Still no consensus on greenhouse gas emissions
17th December 2007
Square bracketed references omitted by Editorial
Your reporters at the UN climate conference suggest the US has been playing a spoiling role in opposing the inclusion in the Bali declaration of scientific advice contained in the IPCC report ( " Wong leads last-ditch talks on climate deal ", 15-16/12).However, [ serious] questioning of that advice is not confined to the US.
Over 100 [ highly qualified ] scientists from a number of countries, including Australia, wrote to the UN secretary-general on December 13 pointing out that "it is not established that it is possible to significantly alter global climate through cuts in human greenhouse gas emissions", that [tens of ] thousands of scientists are not involved in formulating IPCC advice, and that there is no expert consensus view. They also state that the IPCC's conclusions "are quite inadequate as justification for implementing policies that will markedly diminish future prosperity."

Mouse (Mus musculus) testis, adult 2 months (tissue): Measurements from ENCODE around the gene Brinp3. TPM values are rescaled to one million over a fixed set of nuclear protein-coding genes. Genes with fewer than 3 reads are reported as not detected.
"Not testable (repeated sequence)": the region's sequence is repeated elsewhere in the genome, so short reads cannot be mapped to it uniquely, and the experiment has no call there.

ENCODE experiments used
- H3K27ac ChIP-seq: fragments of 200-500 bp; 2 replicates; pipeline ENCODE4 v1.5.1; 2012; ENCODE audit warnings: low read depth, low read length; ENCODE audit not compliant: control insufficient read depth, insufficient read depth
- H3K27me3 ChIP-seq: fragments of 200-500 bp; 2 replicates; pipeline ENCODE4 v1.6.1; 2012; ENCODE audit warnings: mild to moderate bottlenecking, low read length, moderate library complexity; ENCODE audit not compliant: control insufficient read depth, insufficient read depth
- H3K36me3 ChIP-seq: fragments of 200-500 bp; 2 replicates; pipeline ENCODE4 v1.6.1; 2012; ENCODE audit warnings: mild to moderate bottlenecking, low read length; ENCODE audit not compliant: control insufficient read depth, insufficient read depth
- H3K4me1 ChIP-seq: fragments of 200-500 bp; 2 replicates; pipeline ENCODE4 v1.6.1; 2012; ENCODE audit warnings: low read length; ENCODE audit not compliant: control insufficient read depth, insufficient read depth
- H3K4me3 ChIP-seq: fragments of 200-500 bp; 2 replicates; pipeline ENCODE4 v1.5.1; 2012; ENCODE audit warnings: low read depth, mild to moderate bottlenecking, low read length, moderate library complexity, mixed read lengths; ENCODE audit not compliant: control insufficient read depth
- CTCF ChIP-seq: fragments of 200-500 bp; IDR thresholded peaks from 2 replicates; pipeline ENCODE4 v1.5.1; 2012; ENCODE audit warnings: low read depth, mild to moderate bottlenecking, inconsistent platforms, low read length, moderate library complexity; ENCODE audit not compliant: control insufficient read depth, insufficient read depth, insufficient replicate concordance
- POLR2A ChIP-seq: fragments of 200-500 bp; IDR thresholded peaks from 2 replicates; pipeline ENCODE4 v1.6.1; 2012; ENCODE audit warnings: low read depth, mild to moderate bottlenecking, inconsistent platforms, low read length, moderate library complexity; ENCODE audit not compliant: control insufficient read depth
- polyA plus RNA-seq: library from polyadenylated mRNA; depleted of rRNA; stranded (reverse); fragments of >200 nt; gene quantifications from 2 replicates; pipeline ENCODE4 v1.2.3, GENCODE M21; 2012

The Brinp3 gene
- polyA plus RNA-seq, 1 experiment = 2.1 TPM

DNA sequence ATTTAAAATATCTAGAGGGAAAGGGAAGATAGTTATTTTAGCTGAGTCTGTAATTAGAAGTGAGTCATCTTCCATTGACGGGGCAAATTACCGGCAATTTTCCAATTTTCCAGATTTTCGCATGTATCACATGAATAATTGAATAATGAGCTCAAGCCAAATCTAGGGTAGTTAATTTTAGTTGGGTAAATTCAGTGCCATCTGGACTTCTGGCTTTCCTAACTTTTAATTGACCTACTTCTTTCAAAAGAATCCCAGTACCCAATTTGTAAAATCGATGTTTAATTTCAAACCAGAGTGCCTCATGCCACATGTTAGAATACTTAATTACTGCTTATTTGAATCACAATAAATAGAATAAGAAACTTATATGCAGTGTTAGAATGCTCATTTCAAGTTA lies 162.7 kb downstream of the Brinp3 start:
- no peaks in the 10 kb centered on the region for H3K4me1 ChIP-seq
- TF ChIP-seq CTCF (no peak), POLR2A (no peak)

In these circumstances, Prime Minister Kevin Rudd is to be congratulated for refusing to commit Australia to specific targetted emission reductions by 2020. [He should now institute an inquiry to try to resolve the differences between scientists on this important issue].